Google has finally released a solution for people with “old” Google GSuite accounts. After initially threatening to shut down free GSuite accounts if users didn’t start paying for the service, Google backed down completely. Once users complete certain registration steps, Google will allow their 16-year-old accounts to continue working. You can even keep your email address.
The epic one yet, if you haven’t followed it, is that Google has a custom domain user account service, currently called “Google Workspace” and formerly called “G Suite” and “Google Apps”. The service is a regular Google account that allows you to use an email ending with your custom domain name instead of “@gmail.com”. Today, this service is for businesses and costs money per month, but this was not always the case. From 2006 to 2012, domain-specific Google accounts they were free And even launched for families As a great way to get your Google Identity online.
In January, Google’s bean counter apparently noticed that this small group of old users were technically getting a paid service and decided it wasn’t acceptable. Google released an announcement in January declaring these people “old GSuite users” and basically telling them: “Pay or lose your account. These users signed up for a free service from Google and stored data there for 16 years, and there was no indication that they would be charged. Google has held more than a decade of user data hostage, asking users to start paying business rates for Workspace or face account termination.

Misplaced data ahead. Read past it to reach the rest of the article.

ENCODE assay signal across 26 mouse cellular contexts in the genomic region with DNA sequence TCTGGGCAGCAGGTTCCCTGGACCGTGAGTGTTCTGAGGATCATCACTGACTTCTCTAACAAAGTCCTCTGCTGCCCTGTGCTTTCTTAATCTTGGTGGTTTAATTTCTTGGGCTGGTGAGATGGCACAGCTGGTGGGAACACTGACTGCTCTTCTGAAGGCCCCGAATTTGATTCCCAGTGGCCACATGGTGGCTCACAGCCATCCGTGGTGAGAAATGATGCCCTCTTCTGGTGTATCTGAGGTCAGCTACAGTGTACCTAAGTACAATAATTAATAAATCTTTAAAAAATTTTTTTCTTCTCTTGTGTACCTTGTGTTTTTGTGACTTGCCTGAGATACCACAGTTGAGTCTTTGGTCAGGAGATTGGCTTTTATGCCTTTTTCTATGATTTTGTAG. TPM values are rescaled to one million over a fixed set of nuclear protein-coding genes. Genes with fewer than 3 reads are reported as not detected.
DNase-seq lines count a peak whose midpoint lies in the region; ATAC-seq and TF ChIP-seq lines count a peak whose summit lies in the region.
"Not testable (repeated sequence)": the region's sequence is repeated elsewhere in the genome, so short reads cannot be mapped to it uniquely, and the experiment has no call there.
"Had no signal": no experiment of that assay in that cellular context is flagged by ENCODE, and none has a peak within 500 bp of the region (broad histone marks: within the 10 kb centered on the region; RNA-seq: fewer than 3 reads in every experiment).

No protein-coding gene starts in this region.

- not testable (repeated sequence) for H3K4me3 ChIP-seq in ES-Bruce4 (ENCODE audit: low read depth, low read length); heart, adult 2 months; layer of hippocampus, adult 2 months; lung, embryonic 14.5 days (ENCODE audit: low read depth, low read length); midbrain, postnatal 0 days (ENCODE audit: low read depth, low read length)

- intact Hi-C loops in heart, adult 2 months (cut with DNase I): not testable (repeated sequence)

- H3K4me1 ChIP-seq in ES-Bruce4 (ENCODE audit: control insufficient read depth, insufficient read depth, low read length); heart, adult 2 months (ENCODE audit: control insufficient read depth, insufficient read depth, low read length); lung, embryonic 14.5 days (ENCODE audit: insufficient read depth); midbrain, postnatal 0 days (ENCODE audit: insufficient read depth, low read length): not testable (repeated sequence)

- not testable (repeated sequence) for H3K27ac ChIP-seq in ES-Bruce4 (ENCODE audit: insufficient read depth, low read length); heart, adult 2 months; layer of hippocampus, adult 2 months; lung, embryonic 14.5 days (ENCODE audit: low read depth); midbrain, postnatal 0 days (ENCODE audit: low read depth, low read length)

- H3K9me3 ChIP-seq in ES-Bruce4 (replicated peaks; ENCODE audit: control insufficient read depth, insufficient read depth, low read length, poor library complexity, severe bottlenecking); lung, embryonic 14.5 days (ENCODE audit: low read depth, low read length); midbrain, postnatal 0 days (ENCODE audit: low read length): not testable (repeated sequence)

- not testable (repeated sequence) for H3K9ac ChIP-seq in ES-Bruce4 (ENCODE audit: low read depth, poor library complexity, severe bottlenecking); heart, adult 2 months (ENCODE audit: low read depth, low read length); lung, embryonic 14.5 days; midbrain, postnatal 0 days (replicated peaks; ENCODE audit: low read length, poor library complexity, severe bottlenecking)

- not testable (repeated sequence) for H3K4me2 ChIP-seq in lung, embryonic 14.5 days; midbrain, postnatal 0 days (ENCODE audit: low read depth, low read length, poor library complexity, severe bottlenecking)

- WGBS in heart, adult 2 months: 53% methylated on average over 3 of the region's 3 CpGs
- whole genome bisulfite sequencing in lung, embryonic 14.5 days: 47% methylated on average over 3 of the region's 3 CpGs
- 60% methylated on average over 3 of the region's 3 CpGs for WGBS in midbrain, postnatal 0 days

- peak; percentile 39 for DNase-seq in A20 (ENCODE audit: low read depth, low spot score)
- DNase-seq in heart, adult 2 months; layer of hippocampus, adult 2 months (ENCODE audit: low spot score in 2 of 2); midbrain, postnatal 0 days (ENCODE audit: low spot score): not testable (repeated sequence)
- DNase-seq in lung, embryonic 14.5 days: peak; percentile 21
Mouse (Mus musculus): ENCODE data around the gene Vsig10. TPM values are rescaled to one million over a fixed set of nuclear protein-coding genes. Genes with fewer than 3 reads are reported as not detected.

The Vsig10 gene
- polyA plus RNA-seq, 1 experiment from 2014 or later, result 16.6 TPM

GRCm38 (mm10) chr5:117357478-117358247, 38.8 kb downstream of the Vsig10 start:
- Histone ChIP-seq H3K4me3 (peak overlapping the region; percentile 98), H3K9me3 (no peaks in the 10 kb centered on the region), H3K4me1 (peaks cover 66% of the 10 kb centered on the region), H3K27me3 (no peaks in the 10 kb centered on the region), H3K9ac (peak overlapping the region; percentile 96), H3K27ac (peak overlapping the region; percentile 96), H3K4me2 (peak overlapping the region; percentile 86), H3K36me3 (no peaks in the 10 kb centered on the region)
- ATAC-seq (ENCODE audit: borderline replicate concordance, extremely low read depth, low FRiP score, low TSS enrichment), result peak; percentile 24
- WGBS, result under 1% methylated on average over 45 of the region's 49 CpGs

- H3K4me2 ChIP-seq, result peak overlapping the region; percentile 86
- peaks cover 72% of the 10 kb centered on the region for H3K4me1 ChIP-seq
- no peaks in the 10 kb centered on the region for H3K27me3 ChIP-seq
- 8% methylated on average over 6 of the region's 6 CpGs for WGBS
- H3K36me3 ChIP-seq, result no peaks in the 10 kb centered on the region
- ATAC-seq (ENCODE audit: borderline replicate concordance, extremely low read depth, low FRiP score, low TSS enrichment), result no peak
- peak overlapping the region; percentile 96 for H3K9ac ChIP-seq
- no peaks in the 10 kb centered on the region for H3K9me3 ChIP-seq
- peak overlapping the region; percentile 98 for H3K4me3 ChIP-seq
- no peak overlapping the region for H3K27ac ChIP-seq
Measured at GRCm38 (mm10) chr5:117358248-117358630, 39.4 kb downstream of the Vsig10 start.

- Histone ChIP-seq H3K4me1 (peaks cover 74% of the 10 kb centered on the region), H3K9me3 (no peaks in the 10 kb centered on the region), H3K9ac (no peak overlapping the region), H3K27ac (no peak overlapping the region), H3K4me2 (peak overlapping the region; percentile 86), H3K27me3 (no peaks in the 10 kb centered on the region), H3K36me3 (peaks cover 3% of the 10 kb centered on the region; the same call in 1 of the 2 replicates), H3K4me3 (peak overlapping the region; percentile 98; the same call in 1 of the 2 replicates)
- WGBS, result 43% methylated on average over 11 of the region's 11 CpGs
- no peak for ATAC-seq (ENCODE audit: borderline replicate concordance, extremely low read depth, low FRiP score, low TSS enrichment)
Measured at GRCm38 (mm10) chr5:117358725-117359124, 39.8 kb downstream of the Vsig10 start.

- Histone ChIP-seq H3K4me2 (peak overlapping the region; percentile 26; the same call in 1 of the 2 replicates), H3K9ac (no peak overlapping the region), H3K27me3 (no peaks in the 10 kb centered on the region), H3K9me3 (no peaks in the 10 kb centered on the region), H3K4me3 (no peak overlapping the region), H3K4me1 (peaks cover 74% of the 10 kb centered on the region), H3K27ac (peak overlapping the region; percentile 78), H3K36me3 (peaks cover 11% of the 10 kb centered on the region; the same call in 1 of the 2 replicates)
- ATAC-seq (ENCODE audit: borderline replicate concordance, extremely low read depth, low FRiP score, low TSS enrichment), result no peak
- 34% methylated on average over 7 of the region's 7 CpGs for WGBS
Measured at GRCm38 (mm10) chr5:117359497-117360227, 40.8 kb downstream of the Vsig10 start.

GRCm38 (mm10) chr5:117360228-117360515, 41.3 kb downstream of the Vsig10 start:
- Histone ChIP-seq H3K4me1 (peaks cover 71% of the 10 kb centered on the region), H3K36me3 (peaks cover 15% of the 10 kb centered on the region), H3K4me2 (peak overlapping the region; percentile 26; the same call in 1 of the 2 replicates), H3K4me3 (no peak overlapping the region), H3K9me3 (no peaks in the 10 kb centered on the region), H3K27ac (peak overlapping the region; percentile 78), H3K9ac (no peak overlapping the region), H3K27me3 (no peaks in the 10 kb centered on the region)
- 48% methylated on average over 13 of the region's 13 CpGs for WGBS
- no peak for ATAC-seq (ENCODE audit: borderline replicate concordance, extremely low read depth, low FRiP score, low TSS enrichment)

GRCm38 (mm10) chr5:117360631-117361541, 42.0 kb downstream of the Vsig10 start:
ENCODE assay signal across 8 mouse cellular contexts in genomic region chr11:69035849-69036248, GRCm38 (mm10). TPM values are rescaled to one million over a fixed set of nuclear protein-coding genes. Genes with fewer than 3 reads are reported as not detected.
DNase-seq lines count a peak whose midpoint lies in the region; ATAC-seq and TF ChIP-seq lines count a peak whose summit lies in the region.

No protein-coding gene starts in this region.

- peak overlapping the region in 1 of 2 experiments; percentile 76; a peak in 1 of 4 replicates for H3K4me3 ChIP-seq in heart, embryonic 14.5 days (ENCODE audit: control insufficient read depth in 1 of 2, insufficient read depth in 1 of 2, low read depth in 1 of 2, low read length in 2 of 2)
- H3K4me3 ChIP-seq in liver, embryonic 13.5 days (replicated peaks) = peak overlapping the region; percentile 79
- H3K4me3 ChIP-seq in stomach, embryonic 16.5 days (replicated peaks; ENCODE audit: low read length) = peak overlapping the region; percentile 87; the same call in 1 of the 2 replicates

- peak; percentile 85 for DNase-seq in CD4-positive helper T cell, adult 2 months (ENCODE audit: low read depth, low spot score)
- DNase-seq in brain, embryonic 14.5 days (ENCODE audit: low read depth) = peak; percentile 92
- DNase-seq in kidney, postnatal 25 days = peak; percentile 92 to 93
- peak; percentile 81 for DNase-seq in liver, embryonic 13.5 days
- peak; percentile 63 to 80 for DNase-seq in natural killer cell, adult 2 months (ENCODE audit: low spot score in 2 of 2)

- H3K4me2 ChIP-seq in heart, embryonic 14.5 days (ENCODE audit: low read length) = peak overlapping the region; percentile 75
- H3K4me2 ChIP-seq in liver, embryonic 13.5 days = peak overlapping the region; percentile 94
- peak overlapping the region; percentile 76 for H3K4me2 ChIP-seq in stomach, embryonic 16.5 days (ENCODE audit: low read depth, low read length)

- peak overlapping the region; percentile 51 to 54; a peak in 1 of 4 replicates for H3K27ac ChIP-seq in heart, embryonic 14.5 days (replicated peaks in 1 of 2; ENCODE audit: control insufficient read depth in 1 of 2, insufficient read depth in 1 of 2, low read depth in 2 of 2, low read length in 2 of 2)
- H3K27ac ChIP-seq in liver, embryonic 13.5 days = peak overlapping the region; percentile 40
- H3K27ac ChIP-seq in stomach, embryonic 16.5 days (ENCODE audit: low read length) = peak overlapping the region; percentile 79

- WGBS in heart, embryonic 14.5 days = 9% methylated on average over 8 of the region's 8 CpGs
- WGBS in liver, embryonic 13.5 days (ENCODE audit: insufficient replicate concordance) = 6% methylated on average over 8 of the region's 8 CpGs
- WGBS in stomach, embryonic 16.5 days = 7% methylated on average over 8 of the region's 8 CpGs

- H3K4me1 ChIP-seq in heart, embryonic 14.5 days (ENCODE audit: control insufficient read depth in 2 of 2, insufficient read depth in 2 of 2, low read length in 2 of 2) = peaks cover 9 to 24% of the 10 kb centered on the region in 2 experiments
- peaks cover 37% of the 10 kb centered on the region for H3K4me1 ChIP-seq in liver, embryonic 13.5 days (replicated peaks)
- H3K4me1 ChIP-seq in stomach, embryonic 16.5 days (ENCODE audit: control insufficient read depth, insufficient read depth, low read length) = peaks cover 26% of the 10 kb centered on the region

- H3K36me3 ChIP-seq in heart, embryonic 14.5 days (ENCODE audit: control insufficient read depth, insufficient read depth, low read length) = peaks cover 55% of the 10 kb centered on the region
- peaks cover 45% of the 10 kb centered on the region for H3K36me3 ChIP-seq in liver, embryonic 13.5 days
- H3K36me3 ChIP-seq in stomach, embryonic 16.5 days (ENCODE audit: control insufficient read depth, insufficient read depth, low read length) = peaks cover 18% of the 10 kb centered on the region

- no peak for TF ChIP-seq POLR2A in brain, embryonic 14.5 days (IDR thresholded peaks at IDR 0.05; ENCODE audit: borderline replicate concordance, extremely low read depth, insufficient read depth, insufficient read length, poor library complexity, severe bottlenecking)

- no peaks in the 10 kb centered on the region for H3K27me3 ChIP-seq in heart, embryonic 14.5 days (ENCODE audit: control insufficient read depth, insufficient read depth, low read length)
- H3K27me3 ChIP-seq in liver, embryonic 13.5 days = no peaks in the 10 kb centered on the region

A week later, after the inevitable public outcry, Google Somewhat gave up It would loosely end up providing “you an option to move paid content other than Google Workspace and most of your data to a no-cost option,” he said. Being told that you’ll be able to keep “most of your data” you’ve accumulated for 16 years is a somewhat alarming statement. A detail from Google in January was that “this new option won’t include premium features like personalized email,” so you’ll have to stop hosting your email with Google, and maybe have to switch with the Wild Google account conversion process. He then let those users swim anxiously in the wind, without further details, for six months.
How to register your free G Suite account
In May, Google finally told these users what would happen to their accounts. The New support page She saidFor individuals and families With your account for non-commercial purposes, you can continue to use the old free version of G Suite and opt out of going to Google Workspace. The link for this is here or in the G Suite admin panel. You will need to confirm that your GSuite account is for personal and non-commercial use, as companies still need to pay for Workspace. If you’ve already bowed to Google’s will and started paying for Workspace because of the January announcement, Google says you should. Contact support.
The most important news from this latest announcement is that Google has decided not to remove personalized email from users. a second support page He says, “You can continue to use your custom domain with Gmail, keep access to free Google services like Google Drive and Google Meet, and keep your purchases and data.” It now appears that there will be no changes to your account, provided you hit the “Self-Transfer” screen before the deadline.
The deadline for opting out of account closure, which has changed several times now, is June 27, 2022. If you do not complete this opt-out by June 27, you will be automatically billed to Workspace. If you do not have a registered card and do not opt out, your account will be suspended and closed on August 1st.
One of the fiercest parts of this story is automatic registration and billing, without explicit user consent. If you don’t follow tech news closely, you probably don’t know it’s happening, and you’ll suddenly be charged without your consent or find that your Google account has suddenly stopped working.
For a company whose main business pillar is persuading users to store large amounts of data on its servers, playing games like this is an odd move. At least he came to a reasonable conclusion.
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